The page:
DR RADICA MAHASE
“MY son is a big man. At 25 years, Simon is all grown up and he has his own thoughts, views, preferences, likes, etc. I can’t force him to do anything that he doesn’t want to do. And I don’t ever try to do that. I let him make his decisions and go along with what he decides because even though he has autism he is an adult. So we treat him like an adult. He hates Christmas. He never liked Santa Claus and he hates the bright lights, loud noises and crowds. He hates traffic even more so going to the malls etc, is definitely out of the question.
Initially we used to avoid Christmas totally. We would just pretend that the rush of the holiday season didn’t exist; we stayed home, hid from it all and would reappear and get back into our normal routine when it was over. But then we learnt to adapt the Christmas experience to suit our son’s special needs. We know that sitting in traffic for long periods gets him agitated so we make sure that he does not have to go where there is traffic.
He loves outdoors so instead of going to the mall we go to beaches – not Maracas and the crowded ones; smaller ones where you hardly find people. On Christmas Eve when TT is going crazy and there are crowds and traffic we head to the recreation ground or to a park which is usually empty. We don’t really do much there, just go for a walk or sometimes he will kick a ball. It may not seem like much to outsiders but to us it’s the perfect Christmas Eve for my family. Most importantly, it is the perfect Christmas Eve for my son because he is in a peaceful, quiet environment with no crowds. He is where is suited to his needs.
My son doesn’t really like to socialise much. He is close to a couple of his cousins and that’s it really. So we don’t do the big family gatherings. We politely refuse invitations and if we do decide to go, he always has the option to stay home (which he always chooses) and someone will stay at home with him. We don’t have any big noisy get together at home and if relatives visit, he decides if he wants to stay outside and lime with them or if he wants to stay in his room. We are careful not to invade his space and to force him to socialise with anyone he doesn’t want to. Our policy is it is his home and he should always be comfortable in his home.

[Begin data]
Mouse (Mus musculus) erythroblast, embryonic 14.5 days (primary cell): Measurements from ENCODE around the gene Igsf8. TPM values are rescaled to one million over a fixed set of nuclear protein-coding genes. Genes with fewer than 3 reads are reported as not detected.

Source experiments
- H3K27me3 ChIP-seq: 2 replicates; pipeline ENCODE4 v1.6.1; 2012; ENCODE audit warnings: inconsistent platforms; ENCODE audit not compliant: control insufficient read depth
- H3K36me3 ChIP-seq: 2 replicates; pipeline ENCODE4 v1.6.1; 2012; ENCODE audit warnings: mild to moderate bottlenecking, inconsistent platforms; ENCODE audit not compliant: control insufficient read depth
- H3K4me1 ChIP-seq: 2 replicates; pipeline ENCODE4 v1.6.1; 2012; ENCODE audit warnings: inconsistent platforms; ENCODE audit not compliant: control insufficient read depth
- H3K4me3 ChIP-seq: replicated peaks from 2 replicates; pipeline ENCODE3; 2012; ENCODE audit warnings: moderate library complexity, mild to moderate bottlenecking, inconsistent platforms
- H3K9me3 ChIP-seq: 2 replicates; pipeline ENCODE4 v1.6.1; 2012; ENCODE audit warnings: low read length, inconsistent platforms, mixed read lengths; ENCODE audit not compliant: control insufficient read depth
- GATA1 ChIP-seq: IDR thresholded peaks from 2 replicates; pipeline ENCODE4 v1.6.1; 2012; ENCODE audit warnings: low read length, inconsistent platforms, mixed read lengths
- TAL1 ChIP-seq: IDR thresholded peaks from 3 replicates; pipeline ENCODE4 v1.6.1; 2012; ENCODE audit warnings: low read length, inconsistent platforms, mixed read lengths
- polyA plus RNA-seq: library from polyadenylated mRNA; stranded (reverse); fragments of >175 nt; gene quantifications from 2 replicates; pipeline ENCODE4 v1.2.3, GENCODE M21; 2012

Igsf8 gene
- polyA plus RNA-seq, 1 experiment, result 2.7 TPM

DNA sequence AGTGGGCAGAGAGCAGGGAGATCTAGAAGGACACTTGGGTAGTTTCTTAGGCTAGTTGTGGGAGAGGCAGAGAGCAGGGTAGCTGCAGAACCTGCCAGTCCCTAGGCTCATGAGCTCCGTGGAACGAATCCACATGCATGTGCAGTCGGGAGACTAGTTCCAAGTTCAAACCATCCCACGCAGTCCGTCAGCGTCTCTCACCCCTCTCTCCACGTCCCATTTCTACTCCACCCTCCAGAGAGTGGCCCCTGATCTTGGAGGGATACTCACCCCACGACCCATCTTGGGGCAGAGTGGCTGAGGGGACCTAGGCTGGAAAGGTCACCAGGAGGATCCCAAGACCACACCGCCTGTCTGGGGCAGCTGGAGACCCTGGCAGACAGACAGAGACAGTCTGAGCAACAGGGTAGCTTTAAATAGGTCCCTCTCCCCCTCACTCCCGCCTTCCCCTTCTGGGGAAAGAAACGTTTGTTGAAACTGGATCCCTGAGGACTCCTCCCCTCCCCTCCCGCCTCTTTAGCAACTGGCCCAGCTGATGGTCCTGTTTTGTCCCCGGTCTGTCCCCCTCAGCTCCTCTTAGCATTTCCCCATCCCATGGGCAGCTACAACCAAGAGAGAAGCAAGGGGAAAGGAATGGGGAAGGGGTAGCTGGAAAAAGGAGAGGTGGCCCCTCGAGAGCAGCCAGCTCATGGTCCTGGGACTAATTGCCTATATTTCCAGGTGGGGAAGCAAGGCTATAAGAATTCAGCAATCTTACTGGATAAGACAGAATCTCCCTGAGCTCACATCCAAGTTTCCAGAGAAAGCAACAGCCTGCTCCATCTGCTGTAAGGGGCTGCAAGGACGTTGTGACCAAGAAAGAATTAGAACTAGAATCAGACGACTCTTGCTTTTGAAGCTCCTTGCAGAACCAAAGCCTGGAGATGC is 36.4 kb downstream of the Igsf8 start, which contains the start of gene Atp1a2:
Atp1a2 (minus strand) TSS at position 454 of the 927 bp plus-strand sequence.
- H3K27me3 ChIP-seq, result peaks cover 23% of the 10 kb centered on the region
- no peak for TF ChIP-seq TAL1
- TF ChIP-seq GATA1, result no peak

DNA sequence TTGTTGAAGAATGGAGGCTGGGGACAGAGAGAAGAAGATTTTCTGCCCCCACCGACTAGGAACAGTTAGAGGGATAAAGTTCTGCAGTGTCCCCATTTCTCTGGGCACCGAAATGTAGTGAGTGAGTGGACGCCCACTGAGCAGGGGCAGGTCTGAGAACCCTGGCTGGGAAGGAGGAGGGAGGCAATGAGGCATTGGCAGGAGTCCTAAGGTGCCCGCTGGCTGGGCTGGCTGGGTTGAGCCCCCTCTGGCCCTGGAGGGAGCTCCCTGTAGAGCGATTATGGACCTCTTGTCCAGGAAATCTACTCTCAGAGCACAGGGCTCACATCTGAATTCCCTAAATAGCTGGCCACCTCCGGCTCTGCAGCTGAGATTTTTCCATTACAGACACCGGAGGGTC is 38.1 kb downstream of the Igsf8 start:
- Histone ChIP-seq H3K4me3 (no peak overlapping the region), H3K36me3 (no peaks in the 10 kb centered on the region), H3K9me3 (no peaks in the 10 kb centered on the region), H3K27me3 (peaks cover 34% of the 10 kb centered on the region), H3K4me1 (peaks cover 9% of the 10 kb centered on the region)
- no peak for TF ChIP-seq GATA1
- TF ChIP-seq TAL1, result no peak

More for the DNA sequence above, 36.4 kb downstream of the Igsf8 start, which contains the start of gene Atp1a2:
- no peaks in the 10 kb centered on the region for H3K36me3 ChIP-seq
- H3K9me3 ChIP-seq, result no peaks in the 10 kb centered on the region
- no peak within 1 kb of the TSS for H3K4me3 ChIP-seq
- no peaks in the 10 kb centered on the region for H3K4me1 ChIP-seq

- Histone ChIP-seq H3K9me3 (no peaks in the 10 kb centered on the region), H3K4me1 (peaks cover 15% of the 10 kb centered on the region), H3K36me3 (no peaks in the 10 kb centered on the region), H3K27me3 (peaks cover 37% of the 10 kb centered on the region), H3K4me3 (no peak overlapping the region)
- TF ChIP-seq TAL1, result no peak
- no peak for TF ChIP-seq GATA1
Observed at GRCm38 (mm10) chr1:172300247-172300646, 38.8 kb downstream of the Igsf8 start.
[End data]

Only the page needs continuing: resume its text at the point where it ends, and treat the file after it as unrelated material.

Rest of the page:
He has a very strict diet. He only eats about ten different things. All through his life we tried so many strategies to get him to eat other things; we consulted dietician, food therapist, etc, but nothing worked and finally we understood that that is one thing we might not be able to change so we just let him be. So Christmas or not he eats his regular food. When we cook all the traditional Christmas food it doesn’t make a difference in his world and we don’t force him to have any.
It took my husband and I, as well as our two daughters a long time to understand that we just need to let him live his life on his terms; that we cannot force him to celebrate Christmas in the way that everyone else celebrates. He has gotten us to understand that we don’t need to do what everybody else in TT is doing. We don’t need to rush around spending money in the malls, spending hours in traffic, eating too much, liming and partying.
He has gotten us to understand that we can have a peaceful but very enjoyable Christmas season on our terms. We have adapted Christmas to suit our son’s special needs and in the process we realised that his version of celebrating Christmas is actually a less stressful one. We don’t feel like we are missing out on anything and the most important thing is that our son is happy. I would advise all families with children with special needs to make sure that they celebrate Christmas not in the ‘Trini way’ but in their child’s way.”
Merry Christmas TT, from the Support Autism T&T family! We hope that everyone can enjoy the Christmas season in his/her own special way.
Dr Radica Mahase is founder/director, Support Autism T&T